The Safaricom #ticker:SCOM share that has recently hit highs of Sh30 at the Nairobi Securities Exchange (NSE) retains a double-digit percentage upside on the back of expected revenue growth from mobile money and data, analysts at ABC Capital say in a new note.
The stockbroker estimates a forward fair value price of up to Sh35 for the stock, which at a price of Sh29 last week would represent a premium of 20.7 per cent.
ABC estimates that by 2020, M-Pesa could rise above voice to be the largest source of revenue for the telco, whose net profit for the six months ended September 2017 grew by 9.5 per cent to Sh26.2 billion.
“We are positive on the firm’s future prospects due to a general increase in population figures in the country, which the firm has managed to capture, grow and maintain as clients,” said ABC analyst Raymond Kipchumba in the report.
“We project M-Pesa to earn Sh114.4 billion (a 27.6 per cent forward compound annual growth rate( CAGR) by the 2020 financial year to dethrone voice as the largest revenue contributor on the back of increasing 30-day active M-Pesa users to 29.6 million.”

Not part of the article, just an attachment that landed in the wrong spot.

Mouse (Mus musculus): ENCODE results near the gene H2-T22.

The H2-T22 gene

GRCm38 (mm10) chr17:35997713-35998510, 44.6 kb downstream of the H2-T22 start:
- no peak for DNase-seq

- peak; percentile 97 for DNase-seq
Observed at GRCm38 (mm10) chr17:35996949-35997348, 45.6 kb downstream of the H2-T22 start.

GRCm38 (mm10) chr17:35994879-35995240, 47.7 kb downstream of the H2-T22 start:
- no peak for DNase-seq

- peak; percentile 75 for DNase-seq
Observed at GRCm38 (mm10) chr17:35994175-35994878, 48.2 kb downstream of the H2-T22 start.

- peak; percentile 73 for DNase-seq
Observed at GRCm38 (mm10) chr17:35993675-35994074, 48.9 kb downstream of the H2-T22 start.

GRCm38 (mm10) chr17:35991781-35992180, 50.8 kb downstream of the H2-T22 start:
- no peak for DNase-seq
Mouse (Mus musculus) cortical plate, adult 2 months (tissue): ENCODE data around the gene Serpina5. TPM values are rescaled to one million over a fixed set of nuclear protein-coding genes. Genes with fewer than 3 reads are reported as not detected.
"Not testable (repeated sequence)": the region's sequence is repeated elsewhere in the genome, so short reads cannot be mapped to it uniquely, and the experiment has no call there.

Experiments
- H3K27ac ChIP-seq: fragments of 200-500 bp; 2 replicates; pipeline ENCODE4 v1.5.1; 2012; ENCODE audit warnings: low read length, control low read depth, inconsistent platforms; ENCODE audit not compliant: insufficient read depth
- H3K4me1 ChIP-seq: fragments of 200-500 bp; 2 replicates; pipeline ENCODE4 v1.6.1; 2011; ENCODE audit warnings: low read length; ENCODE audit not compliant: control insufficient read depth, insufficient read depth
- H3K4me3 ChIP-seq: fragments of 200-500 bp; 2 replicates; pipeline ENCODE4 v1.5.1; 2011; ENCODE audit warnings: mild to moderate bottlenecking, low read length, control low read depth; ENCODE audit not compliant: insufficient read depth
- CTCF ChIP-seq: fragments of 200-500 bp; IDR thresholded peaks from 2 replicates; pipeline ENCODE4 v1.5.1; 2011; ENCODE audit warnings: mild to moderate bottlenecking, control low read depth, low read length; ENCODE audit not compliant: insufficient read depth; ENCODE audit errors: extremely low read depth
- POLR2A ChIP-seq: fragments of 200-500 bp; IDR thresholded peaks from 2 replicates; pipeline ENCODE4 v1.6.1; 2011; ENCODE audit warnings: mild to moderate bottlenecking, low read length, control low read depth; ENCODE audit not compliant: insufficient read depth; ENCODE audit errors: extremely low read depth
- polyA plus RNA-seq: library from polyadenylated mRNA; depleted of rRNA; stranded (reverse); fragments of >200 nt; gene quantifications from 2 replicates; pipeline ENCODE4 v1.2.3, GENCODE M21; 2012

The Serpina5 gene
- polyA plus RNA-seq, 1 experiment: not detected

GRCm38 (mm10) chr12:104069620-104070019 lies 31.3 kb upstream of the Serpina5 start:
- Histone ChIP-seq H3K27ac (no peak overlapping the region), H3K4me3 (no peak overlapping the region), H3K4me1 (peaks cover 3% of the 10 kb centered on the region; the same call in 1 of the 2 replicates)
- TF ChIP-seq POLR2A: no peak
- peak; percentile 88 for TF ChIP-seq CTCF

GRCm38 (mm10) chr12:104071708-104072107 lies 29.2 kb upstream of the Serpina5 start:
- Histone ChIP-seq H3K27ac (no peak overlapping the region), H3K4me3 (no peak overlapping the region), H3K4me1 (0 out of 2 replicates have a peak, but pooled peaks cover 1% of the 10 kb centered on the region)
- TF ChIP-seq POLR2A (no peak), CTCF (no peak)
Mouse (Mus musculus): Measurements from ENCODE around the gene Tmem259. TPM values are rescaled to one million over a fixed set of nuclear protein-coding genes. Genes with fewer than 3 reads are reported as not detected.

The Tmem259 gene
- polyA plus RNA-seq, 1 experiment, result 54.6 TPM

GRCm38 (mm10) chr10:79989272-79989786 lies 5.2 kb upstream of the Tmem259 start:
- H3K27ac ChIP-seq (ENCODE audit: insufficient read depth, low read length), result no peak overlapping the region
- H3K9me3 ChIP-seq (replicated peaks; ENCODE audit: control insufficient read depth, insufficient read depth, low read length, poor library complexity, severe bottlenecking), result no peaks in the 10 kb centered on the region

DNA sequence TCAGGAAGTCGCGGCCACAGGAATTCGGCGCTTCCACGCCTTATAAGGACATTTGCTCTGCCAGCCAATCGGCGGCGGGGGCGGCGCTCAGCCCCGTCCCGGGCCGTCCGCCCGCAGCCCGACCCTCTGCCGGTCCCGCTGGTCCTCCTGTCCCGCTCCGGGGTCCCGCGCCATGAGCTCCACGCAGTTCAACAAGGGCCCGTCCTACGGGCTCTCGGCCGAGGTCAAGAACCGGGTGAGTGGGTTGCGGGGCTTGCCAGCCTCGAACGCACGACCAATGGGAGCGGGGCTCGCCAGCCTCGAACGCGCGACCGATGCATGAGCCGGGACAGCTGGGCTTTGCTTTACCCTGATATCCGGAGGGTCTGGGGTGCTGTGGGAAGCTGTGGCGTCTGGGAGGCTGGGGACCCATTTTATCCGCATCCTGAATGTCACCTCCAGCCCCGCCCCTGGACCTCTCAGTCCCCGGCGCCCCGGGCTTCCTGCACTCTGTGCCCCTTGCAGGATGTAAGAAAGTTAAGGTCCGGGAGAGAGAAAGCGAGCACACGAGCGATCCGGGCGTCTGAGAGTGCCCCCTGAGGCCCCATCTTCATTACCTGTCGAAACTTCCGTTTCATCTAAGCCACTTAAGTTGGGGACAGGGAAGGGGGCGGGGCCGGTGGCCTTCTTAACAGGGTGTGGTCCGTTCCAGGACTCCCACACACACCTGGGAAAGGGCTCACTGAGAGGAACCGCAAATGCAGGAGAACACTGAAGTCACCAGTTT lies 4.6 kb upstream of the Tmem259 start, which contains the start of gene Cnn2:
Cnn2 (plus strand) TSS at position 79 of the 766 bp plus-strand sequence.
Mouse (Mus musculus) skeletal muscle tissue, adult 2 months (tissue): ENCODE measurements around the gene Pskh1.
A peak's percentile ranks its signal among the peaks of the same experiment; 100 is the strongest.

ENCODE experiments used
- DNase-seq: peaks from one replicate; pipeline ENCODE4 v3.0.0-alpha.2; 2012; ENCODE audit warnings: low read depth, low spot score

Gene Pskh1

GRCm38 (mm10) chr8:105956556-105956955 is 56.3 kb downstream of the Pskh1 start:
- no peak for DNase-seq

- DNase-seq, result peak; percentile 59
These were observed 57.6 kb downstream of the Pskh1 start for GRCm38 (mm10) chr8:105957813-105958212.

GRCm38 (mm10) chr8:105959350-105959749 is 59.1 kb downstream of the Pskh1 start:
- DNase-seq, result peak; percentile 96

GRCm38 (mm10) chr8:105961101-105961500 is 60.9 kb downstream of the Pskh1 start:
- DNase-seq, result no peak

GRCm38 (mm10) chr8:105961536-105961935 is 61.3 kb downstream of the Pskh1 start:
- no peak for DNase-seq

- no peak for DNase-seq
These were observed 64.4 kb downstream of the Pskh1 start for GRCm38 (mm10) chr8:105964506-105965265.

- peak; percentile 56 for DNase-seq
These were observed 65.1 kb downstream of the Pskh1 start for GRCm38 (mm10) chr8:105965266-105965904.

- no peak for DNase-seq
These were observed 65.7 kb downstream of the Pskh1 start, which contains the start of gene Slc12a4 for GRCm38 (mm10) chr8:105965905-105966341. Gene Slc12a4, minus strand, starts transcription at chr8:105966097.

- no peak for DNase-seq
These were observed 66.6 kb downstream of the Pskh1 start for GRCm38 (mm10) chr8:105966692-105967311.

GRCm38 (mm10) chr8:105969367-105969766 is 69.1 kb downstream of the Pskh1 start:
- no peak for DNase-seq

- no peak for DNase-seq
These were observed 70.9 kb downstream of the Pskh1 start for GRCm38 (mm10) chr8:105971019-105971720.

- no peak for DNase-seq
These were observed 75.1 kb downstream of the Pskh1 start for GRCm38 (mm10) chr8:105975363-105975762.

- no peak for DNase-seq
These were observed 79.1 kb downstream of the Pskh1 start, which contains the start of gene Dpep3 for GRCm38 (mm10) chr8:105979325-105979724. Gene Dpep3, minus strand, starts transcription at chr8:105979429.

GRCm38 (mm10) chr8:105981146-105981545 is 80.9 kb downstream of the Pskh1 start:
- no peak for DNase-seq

ABC estimates voice revenue to hit Sh96 billion and Sh68 billion for data by 2020, representing CAGR of 2.3 and 32.5 per cent respectively.
ABC’s projection of a higher share price is in spite of the firm’s relatively high price-to-earnings ratio (PE) of 23.4 times, which is higher than the market average of 14.4 times.
The P/E ratio is obtained by dividing a company’s share price with its earnings a share, and shows the amount of money investors are willing to invest to get a shilling return from the company. The higher the P/E ratio, the more expensive a share is considered to be.
It can, however, also indicate that investors are bullish on a stock, showing that they are willing to pay more to gain a footing in a stock based on expectations of higher earnings going forward.
Safaricom has in the past one year gained 57.6 per cent, making it one of the better performers in the market.
The stock defied the two-year bear run that lasted until March last year, buoyed mainly by demand from institutional investors.